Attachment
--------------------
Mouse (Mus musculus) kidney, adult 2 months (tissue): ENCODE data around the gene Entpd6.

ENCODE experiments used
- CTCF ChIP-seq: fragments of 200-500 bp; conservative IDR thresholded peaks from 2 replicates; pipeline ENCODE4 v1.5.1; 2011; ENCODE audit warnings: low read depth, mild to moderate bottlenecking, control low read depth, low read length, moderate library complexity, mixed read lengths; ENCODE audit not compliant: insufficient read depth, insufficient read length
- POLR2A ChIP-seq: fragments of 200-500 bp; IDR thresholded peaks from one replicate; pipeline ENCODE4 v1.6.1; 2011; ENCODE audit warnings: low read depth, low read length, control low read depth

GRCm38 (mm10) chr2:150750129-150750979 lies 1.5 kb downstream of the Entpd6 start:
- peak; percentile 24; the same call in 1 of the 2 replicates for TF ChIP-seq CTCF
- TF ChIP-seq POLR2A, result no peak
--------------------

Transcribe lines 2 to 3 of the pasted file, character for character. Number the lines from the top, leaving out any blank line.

ENCODE experiments used
- CTCF ChIP-seq: fragments of 200-500 bp; conservative IDR thresholded peaks from 2 replicates; pipeline ENCODE4 v1.5.1; 2011; ENCODE audit warnings: low read depth, mild to moderate bottlenecking, control low read depth, low read length, moderate library complexity, mixed read lengths; ENCODE audit not compliant: insufficient read depth, insufficient read length